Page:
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RE: [John_Lit] Re: John19:34/Matt27:49

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  • Paul Anderson
    I ve been thinking about your question, Ramsey--a good one indeed. It seems there were dialogues between the later Johannine and Matthean traditions--not
    Message 1 of 6 , Sep 18, 2003
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      I've been thinking about your question, Ramsey--a good one indeed.

      It seems there were dialogues between the later Johannine and Matthean traditions--not necessarily in dialogue with written material, but in dialogue with aspects of defending Jesus as the authentic Mosaic prophet (Deut. 18), aspects of church organization and governance, and this might be a further example. It may be an example of interfluential contact between the later Johannine and Matthean traditions.

      The way that I might put it is that the Johannine eyewitness emphasis at 19:34f. emphasizes an antidocetic point--Jesus really did suffer and die. At least one Matthean text apparently picks up this association, whether directly or indirectly from the Johannine emphasis or even from another source, and seems to use it for a similar purpose. What is hard to know is why the other texts do not include it. Perhaps there's something to your observation that the killing of Jesus with a spear may have jarred with other presentations (such as John's self-giving Jesus, 10:18) may be the way forward here. Not a bad conjecture!

      Paul

      -----Original Message-----
      From: Ramsey Michaels [mailto:profram@...]
      Sent: Thursday, September 11, 2003 5:39 AM
      To: johannine_literature@yahoogroups.com
      Subject: Re: [John_Lit] Re: John19:34/Matt27:49


      Thanks for all the comments, but I am interested in the very narrow question
      of the relation between these two texts. As it stands, Jn 19:34 is the only
      reference within the Gospel passion narratives to Jesus literally shedding
      his blood on the cross. Surprising in view of the major emphasis on blood in
      Paul and elsewhere. Mt 27:49 would add one more, albeit closely related.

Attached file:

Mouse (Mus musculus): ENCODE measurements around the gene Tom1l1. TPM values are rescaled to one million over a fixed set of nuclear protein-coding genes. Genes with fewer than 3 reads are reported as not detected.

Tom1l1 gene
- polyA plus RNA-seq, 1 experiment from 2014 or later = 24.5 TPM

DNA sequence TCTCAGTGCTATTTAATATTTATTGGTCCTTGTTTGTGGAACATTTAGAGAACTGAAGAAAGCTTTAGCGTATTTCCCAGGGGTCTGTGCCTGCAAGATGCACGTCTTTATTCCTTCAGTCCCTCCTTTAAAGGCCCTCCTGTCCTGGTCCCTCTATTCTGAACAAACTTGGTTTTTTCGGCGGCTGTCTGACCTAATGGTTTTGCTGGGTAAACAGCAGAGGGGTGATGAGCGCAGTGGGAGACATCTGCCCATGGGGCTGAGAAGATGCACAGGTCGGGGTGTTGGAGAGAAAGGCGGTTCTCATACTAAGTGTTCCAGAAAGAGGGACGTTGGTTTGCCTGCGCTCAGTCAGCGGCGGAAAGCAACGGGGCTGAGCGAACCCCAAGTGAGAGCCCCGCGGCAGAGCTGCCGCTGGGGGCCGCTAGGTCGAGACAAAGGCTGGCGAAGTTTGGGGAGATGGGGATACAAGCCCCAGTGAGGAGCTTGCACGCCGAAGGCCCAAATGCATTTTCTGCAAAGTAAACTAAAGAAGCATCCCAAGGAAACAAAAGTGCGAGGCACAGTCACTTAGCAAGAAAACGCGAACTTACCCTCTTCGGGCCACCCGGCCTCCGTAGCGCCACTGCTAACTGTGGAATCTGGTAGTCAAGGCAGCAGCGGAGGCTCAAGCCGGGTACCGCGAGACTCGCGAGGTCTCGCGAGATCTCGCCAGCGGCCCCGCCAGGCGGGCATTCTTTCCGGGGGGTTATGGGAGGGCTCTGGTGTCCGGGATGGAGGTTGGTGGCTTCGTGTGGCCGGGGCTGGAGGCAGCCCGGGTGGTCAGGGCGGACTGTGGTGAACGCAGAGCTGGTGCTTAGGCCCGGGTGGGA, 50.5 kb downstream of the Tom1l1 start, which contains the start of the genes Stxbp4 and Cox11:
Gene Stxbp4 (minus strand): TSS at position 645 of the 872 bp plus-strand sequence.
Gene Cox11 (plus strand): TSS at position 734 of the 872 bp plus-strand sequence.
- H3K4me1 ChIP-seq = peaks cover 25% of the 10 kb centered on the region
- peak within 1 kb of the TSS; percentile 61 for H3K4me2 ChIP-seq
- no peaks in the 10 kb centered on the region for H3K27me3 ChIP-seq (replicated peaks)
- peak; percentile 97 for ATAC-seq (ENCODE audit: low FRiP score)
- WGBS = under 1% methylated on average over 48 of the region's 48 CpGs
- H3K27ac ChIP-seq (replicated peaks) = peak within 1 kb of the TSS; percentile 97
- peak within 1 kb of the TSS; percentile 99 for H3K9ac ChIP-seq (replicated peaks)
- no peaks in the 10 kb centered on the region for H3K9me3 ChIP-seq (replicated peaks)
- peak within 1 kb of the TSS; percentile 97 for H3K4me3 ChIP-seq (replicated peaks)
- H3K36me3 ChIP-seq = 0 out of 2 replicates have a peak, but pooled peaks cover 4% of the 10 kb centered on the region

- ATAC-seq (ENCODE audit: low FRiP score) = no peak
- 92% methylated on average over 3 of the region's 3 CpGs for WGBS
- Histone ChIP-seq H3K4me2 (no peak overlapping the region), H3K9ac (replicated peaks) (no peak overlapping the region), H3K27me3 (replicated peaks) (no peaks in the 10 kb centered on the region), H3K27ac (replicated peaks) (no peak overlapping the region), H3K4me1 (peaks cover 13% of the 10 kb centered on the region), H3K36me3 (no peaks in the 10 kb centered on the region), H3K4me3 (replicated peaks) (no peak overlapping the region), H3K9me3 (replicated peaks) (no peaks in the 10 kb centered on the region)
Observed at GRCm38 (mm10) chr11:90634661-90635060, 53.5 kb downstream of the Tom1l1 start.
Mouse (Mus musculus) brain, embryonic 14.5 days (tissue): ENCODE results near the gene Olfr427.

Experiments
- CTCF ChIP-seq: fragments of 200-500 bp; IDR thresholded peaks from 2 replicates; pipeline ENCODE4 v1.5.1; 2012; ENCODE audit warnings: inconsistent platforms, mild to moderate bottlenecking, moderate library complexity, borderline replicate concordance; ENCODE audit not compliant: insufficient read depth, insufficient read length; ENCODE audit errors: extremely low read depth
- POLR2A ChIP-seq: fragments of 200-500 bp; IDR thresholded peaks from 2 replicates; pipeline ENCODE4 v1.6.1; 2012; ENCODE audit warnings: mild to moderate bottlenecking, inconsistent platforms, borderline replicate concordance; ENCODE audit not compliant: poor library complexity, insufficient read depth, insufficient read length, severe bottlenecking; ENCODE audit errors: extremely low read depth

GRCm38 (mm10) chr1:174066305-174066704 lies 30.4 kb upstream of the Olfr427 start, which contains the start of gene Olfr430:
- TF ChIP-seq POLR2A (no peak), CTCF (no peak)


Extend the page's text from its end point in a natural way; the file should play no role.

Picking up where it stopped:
The Last Supper is earlier, and doesn't tell us how or where Jesus' blood
      will be "poured out" (if indeed 'poured out' refers to the blood rather than
      the wine at the table). Lk 22:43 is in the garden, not on the cross and is
      also textually disputed in any case.

      And enen in Jn 19:34, Christ's blood is shed *after* he dies. By contrast,
      in Matthew's variant the spear thrust is what kills him. Does this have
      anything to do with Jn 10:18?

      Also, I have a number of questions about the place of Mt 27:49 in Mt's
      passion story and about Mt's thinking about blood, but that's another list I
      guess.

      Ramsey Michaels



      ----- Original Message -----
      From: "Timothy P. Jenney" <drjenney@...>
      To: <johannine_literature@yahoogroups.com>
      Sent: Wednesday, September 10, 2003 3:05 PM
      Subject: [John_Lit] Re: John19:34/Matt27:49


      > Ramsey,
      >
      > Most Christian readers assume "blood and water" alludes to baptism and
      > Eucharist.
      >
      > However, I think the source is pre-Christian. It is probably an allusion
      to
      > the dawn libations of Sukkoth [Tabernacles]. While not found in the
      various
      > Mosaic prescriptions, this popular 2nd Temple rite is described in the
      > Mishnah (Sukk. 4.9). The Fourth Gospel takes great care to mingle [sorry
      > about the pun] blood and water in its teachings on cleansing. Those
      teaching
      > are found in the various pericopes concerning water that are unique to
      this
      > Gospel; one includes a direct reference to Sukkoth (Jn. 7.53 cf. Zech.
      14).
      >
      > Many NES scholars, including myself, believe the practice of Sukkoth
      > libations stemmed from a common rite for the care and feeding of the dead.
      > This "cult of the dead" was found throughout the ANE and, in at least some
      > instances, figured highly in the vintage harvest festivals (see de Moor,
      J.
      > C. New Year With Canaanites and Israelites. 2 vols. Kamper Cahiers, nos.
      21,
      > 22. Kampen: Kok, 1972.). The Sukkoth libations were accompanied by prayers
      > for rain and the resurrection of the dead, both still found in
      contemporary
      > Judaism.
      >
      > The relationship of the crucifixion to the resurrection is obvious, as is
      > the fact that Matthew and John are the most Jewish of the four canonical
      > gospels. I think this explains the appearance of the phrase in both. If
      the
      > Feast [for so it was known] was also the cultic setting for an annual